So you want to get started with resin. Maybe you’ve seen beautiful resin jewelry or you’re drooling over all the fun resin projects popping up online (like these fun Easter Eggs)… but you’re not sure where to start.
What should you buy? What do you even need? Is it hard? What can you make with resin? Is it expensive?
Don’t worry… I’ve got you covered.
Resin was very intimidating to me when I first started… I had no idea what I was doing. And most of the tutorials I found for resin projects jumped right in skipping things like how long do I wait before pouring a second layer of resin?
So here it is… the ultimate guide to getting started with resin.
What is Resin?
Resin is technically short for epoxy resin which is a two-component system consisting of resin and hardener. By mixing the two components, a chemical reaction takes place so that the liquid resin gradually hardens to a solid plastic.
Once the two components (or parts) combine the end result is a super durable high-gloss, clear surface. It has been used for many many years for things such as floors, tables, industrial purposes, boat building… and art.
It has been a huge trend recently and becoming more widely available… allowing us to use it for things such as jewelry, home decor, pictures or even sculptures!
Basically it’s pretty awesome.
How do I Mix Resin
Mixing resin can be a little intimidating but once you get the process down it’s the same steps over and over: mix resin, pour, pop bubbles, layer resin, let cure…
Regardless of the number of layers you put in your resin piece the basics are the same which makes it pretty easy to learn.
What do I Need to Work with Resin?
Once you get started working with resin you’ll find that there are endless possibilities… you’ll want multiple molds, plenty of fun things to put inside your projects, pigments and inks to add color!
But those are definitely a bit more conditional to specifically what project you’re working on. So let’s stick to the basics.
To make a clear resin project with no bells and whistles here are the things you’ll need.
- Amazing Clear Cast Resin
- Wagner HT400 Heat Gun
- Silicone Mold
- Freezer Paper
- Baking Pan
- Small Mixing Cups
- Silicone Measuring Cup/Larger Mixing Cups
- Popsicle Sticks
- Plastic Spoons
- Inclusions: Fine Glitter, Chunky Glitter, Rose Gold Flakes
For a more comprehensive list check out my What to Buy to Get Started with Resin post.
Where do I Find Molds?
Molds… the end all be all of resin. After all it’s really hard to make a silicone piece without them. Luckily they’re pretty easy to find. I’ve found silicone molds at my local grocery store, craft store… all kinds of places.
Of course, a lot of these silicone molds are made for food… not resin. You can use food safe silicone molds for resin however the finished pieces may need polishing as food molds are sometimes rougher than molds intended for resin.
Start with this fun list of 30 silicone molds from Amazon… then go from there!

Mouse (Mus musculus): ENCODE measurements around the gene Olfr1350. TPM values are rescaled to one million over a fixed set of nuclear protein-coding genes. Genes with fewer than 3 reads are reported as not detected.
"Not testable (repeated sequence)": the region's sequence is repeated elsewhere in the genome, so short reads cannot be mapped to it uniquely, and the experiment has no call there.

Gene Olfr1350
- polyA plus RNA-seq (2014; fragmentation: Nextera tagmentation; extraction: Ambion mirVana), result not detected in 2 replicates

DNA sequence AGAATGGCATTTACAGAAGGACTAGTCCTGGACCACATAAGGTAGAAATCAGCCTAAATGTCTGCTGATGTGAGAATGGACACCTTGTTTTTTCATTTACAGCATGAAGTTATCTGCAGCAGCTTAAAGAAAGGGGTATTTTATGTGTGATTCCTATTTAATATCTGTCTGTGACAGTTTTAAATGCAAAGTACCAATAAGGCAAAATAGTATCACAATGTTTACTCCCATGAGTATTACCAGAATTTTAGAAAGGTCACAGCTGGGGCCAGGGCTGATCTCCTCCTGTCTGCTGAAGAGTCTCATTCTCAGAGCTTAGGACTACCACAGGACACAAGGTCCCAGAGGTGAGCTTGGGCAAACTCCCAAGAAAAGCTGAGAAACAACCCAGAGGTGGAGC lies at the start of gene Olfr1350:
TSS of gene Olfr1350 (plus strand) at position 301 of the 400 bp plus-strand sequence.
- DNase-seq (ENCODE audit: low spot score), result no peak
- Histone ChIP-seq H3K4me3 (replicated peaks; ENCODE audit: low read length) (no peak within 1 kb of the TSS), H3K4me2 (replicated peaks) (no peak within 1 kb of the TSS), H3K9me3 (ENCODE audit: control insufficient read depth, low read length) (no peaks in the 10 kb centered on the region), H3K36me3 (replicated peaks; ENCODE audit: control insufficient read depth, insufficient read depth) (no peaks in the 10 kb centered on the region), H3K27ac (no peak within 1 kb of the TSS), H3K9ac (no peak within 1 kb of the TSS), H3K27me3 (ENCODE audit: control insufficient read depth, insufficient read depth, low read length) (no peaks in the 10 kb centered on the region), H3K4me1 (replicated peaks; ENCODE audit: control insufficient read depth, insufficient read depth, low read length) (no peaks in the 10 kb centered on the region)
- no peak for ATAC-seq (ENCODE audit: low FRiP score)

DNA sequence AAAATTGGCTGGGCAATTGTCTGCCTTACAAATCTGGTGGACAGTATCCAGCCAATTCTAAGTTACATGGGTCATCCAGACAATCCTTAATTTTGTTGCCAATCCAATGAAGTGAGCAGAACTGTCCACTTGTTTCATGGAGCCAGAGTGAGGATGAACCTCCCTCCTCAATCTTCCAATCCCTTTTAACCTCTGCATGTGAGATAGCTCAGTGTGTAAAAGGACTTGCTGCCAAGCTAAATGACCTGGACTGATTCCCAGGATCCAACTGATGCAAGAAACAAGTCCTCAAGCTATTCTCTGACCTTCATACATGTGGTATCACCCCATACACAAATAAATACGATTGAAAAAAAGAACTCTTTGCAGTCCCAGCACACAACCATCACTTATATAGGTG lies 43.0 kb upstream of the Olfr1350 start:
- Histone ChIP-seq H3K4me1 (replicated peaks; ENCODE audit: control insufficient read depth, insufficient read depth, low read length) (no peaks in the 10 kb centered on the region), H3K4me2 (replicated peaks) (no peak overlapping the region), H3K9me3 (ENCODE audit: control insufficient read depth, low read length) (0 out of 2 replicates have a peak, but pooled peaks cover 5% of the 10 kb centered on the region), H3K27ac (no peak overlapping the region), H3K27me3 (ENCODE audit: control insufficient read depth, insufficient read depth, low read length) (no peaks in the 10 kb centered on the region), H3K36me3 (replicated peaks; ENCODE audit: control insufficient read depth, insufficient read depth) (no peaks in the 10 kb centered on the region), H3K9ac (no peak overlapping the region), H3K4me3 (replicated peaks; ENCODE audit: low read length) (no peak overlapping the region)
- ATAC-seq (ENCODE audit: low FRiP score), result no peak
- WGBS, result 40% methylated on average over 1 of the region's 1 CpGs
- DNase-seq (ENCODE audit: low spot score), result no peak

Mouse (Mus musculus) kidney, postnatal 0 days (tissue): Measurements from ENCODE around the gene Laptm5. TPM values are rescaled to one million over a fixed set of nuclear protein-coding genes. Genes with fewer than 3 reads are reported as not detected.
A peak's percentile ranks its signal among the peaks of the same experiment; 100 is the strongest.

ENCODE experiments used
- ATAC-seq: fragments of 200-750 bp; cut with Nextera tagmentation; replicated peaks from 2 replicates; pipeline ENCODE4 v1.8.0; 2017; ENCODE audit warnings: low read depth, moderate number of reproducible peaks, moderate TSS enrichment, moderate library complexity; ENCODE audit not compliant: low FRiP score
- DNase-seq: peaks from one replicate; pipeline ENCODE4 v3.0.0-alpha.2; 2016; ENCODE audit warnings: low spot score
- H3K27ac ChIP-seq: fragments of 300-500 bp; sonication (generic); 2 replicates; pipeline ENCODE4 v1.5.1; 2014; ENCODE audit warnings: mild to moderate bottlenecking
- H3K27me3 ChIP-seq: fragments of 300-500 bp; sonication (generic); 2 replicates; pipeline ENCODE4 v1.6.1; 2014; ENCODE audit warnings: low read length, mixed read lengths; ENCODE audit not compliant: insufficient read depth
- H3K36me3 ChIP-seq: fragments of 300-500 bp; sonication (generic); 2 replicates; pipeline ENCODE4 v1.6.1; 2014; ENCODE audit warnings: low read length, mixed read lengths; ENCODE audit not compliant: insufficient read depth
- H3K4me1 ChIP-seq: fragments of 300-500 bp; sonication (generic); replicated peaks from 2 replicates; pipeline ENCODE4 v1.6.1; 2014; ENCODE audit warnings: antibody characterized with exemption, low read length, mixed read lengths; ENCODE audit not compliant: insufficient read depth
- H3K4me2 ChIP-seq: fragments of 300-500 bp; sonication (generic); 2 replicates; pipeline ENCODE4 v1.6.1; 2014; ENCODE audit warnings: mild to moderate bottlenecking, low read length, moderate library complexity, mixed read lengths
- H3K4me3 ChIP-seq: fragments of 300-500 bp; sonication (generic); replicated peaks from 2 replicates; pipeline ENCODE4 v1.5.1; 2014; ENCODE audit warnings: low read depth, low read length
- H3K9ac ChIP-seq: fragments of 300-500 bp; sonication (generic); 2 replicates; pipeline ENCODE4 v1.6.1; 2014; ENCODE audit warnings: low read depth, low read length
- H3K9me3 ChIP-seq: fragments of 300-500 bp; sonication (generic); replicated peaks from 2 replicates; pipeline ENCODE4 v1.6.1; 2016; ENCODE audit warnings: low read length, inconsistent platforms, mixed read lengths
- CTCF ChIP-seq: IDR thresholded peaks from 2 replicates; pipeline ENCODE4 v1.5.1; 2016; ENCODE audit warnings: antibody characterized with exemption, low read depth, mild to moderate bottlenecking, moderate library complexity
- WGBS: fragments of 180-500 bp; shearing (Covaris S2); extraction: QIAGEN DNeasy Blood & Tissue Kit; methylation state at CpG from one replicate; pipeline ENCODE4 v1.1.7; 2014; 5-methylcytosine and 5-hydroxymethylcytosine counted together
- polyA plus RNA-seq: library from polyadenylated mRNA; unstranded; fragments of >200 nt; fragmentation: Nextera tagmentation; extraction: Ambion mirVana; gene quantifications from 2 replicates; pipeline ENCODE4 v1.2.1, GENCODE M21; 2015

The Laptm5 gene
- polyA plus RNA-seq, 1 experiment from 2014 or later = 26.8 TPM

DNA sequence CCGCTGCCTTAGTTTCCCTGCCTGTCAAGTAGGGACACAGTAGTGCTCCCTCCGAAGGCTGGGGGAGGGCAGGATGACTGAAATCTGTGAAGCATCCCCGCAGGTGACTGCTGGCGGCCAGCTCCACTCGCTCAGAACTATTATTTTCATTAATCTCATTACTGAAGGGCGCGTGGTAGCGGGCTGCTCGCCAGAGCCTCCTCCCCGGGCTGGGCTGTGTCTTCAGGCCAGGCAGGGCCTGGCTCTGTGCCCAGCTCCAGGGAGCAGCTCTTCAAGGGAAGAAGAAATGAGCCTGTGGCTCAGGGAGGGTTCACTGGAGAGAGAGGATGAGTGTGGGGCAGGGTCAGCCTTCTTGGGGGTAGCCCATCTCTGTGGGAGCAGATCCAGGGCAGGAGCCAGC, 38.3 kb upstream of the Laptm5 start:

Do I Have to Use a Mold?
Now that we’ve figured out where to buy molds let’s answer the second question… do we even need one? No… you don’t.
You won’t be able to make a 3-D piece without them but you’ll be able to pour resin over plenty of items. Think things like cutting boards, spoons, boards, canvas (resin painting?!), coasters… the possibilities are endless.
When you pour resin it’s a bit of a different beast. You’ll need blocks or cups for your item to sit on (so that the resin pours off the edges) and the finished result will be more of a painting than a three-dimensional object.
But the results are beautiful!
You can also make your own molds using hot glue or silicone… but this is an entirely different project for a different day.
What are Inclusions?
Okay y’all, inclusions is a fancy word I’ve heard fancy resin artists use as they work on their fancy resin projects (on YouTube). It basically means add all the fun little bits and bobs that makes each egg special: glitter, alcohol ink, dried flowers, rose gold leaf, or charms.
Of course, there are a million things you can put inside a resin piece (and probably some you shouldn’t). If you’re looking for a few more ideas you can check out my list of amazing (budget friendly) items you can put inside your resin art.
How do I Color Resin?
When it comes to resin there are two options: clear or not clear! But that brings up the question of how to color resin in a way that works.
I’m sure there are plenty of options but I’ve found alcohol ink or acrylic paint to be the two easiest solutions! Alcohol ink is definitely a more transparent kind of color but acrylic craft paint doesn’t bond perfectly to every kind of resin so you’ll have to experiment to see what works.
Of course, another option I’m dying to play with is resin pigment… these powders give you a truly opaque look.
Want to try a few things? Check out these 3 fun alcohol ink techniques you can use in your next resin project!